Privacy Note: Source uses cookies or similar technologies to analyze trends, administer the website, track users’ movement around the website and to gather demographic information about our user base as a whole. The technology used to collect information automatically from Source Users may include cookies, web beacons, and embedded scripts. In addition, we and our analytics providers (such as Google), and service providers (such as PayPal and Mailchimp) may use a variety of other technologies that collect similar information for security and fraud detection purposes and we may use third parties to perform these services on our behalf. If you continue to use this site, you agree that we can place these types of cookies on your device. 

Source Photographic Review - Back Issue Archive - Issue 51 Summer 2007 - Column Page - Law Privately Alone on a Bicycle - Column by Ronan Deazley.

Privately Alone on a Bicycle
by Ronan Deazley

Source - Issue 51 - Summer - 2007 - Click for Contents

Issue 51 Summer 2007
View Contents ▸

Landmark moments in legal jurisprudence often come from the most unlikely sources. Recently, in Ash v. McKennitt (Dec. 2006) the Court of Appeal upheld the High Court decision of Mr Justice Eady to prevent the publication of a book on the Canadian folk singer, Loreena McKennitt, by her former friend and confidant, Neima Ash. The Court of Appeal’s decision to do so has been described as "a turning point in the development of English privacy law" (The Guardian, 16 December 2006), the deathknell for the kiss-and-tell stories that fuel the sale of the tabloid press. That in itself may prove to be of little interest to the casual Source reader, however the substance of the decision, and in particular the jurisprudence of the European Court of Human Rights (the ECtHR) which it explicitly endorses, has considerable implications for all forms of photography in the public sphere.

When considering the nature of the balance to be struck between the right to freedom of expression (enshrined in A.10 of the European Convention on Human Rights – the ECHR) and the right to respect for private and family life (ECHR, A.8), both Eady J in the High Court and Lord Justice Buxton in the Court of Appeal referred to the fact that UK jurisprudence in this area must be guided by the recent decisions of the ECtHR, and in particular that of Von Hannover v. Germany(2005). In Von Hannover, which represented the culmination of a 10-year campaign on the part of Princess Caroline of Monaco to prevent the publication of photographs concerning her private life in the tabloid press, the ECtHR confirmed that the concept of "private life" under A.8 of the ECHR extends to aspects of an individual’s personal identity, which includes both their name and image. In holding that Princess Caroline’s rights under A.8 had been infringed, the ECtHR continued that "there is a zone of interaction with others, even in a public context, which may fall within the scope of ‘private life’". About Von Hannover, Eady J observed: "The case is notable especially... for the width of the notion of ‘private life’ which the European Court of Human Rights is now prepared to recognise". In similar fashion Buxton LJ commented: "There is little doubt that Von Hannover extends the reach of article 8 beyond what had previously been understood".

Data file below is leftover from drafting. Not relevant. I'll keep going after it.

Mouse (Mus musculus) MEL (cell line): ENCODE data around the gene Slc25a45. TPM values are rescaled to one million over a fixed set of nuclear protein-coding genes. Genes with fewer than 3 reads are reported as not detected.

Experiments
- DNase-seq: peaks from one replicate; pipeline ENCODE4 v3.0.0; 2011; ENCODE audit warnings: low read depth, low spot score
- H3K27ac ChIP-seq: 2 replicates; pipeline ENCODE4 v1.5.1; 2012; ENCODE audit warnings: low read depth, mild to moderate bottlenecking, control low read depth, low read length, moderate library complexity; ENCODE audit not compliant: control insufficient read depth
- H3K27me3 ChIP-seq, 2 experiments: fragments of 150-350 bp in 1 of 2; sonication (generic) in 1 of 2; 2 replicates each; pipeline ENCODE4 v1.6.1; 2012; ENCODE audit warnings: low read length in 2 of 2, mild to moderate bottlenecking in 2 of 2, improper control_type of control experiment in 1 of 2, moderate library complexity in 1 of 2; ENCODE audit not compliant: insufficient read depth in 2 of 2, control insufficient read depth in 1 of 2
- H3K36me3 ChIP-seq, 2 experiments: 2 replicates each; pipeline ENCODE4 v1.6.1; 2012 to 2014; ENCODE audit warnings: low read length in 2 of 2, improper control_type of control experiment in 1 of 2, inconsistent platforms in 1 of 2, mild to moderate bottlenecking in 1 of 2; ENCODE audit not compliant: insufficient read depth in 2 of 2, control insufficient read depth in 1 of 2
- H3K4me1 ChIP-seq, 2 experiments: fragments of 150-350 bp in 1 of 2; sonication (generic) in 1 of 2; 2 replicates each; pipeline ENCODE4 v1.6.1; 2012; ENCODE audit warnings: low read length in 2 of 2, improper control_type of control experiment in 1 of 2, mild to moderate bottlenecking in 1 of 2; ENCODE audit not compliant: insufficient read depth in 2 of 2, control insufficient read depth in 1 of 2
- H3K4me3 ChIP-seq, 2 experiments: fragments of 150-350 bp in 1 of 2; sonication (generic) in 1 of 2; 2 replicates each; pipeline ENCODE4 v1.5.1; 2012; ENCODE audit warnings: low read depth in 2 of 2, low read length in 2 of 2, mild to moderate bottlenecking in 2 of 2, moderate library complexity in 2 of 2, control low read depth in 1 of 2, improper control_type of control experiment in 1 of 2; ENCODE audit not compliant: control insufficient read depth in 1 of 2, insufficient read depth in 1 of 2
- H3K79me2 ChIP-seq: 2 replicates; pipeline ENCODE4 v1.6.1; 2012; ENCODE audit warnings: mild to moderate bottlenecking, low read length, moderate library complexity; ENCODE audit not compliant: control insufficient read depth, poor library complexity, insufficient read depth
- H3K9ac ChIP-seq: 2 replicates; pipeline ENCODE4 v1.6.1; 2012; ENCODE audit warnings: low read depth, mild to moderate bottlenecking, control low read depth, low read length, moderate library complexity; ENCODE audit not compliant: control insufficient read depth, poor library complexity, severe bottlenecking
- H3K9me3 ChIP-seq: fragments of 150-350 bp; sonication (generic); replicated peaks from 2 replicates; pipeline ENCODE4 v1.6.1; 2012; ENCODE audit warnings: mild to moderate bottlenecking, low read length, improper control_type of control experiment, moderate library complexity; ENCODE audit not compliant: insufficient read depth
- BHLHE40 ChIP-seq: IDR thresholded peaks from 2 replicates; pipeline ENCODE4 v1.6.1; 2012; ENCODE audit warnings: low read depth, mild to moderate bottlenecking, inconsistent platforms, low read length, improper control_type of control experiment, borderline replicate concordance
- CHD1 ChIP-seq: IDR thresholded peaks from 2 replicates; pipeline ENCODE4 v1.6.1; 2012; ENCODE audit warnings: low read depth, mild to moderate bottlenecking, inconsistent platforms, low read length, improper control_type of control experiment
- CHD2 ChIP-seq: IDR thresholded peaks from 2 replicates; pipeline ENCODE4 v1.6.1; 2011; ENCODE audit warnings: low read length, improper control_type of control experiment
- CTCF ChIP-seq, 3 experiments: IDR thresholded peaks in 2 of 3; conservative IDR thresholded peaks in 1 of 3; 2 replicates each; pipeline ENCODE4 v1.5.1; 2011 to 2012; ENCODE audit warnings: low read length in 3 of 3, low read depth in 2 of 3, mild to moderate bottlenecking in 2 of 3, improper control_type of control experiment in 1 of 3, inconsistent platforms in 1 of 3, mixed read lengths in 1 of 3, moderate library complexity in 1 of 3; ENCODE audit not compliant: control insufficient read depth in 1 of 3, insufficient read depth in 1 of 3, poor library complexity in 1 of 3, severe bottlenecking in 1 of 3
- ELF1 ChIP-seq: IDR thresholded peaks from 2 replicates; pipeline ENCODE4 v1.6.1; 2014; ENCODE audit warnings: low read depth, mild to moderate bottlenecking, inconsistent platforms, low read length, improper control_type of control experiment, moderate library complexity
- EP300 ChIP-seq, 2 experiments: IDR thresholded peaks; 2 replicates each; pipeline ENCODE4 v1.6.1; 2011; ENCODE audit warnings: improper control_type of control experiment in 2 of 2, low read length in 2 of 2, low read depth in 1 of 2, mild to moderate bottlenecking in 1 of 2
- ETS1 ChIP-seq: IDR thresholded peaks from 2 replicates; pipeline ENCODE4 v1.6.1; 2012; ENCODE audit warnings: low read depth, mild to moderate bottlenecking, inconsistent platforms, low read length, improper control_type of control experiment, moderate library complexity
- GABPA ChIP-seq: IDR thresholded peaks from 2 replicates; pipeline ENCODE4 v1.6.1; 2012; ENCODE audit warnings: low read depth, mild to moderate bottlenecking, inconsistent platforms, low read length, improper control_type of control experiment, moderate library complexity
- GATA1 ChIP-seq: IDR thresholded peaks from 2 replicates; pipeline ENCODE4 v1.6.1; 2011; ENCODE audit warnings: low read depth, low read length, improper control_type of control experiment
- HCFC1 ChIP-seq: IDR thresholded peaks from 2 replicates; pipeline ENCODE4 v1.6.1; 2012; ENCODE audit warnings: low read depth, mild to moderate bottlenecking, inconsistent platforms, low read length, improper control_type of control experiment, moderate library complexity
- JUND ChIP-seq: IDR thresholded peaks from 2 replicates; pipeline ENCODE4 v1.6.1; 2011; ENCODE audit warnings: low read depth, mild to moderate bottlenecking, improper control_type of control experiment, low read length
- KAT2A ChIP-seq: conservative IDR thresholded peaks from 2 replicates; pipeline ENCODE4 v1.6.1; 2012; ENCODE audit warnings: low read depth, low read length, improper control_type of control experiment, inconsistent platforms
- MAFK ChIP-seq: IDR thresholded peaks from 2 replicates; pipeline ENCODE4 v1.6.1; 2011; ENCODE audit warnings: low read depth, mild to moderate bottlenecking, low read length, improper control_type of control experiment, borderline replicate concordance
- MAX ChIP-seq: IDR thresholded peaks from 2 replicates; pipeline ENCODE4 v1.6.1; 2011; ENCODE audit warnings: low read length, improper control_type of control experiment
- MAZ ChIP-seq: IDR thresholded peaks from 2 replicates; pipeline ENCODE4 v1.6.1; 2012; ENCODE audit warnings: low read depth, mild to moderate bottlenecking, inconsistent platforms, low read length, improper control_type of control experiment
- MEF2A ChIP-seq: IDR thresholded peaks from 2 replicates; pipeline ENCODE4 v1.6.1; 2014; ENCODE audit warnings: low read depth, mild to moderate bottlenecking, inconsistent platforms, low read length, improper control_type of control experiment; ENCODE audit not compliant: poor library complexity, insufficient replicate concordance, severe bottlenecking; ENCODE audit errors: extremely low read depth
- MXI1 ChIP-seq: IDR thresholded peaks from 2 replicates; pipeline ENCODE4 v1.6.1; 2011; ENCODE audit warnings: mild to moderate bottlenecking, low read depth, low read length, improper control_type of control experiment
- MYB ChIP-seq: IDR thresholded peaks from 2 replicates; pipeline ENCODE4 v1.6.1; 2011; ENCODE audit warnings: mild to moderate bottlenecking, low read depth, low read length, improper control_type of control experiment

To appreciate the potential impact of these various decisions it is important to keep in mind that the photographs at the centre of the Von Hannover litigation were neither salacious nor sensational; they were instead relatively banal affairs, involving shots of Princess Caroline on horseback, "alone on a bicycle", and "shopping on her own". Moreover, in reaching its decision the ECtHR listed various public activities which it considered to be of a "purely private nature", including "practising sport", being "out walking", and "leaving a restaurant". Given that in another recent decision, Sciacca v. Italy (2005), the ECtHR made it clear that the"zone of interaction" which a private individual enjoys will be larger than it would be for a public figure or a politician, one wonders whether any kind of activity in public might not fall within the sphere of protection afforded by A.8 in this regard? Is an "ordinary person" sitting in a crowd at a football match, for example, still within his or her protected "zone of interaction"? What about travelling on public transport, visiting a museum or gallery, or standing at the door of your house with a floor-brush in hand? It would seem that, unless one secures the consent of those individuals who feature in the photograph, images taken in public involving the most routine and mundane behaviour may well be deemed unpublishable within the context of this new jurisprudential landscape. As Eady J was keen to make clear: "[T]here is a significant shift taking place as between, on the one hand, freedom of expression for the media and the corresponding interest of the public to receive information, and, on the other hand, the legitimate expectation of citizens to have their private lives protected"; or in other words: Vive l’intimité!

Other articles by Ronan Deazley:

Other articles on photography from the 'Law' category »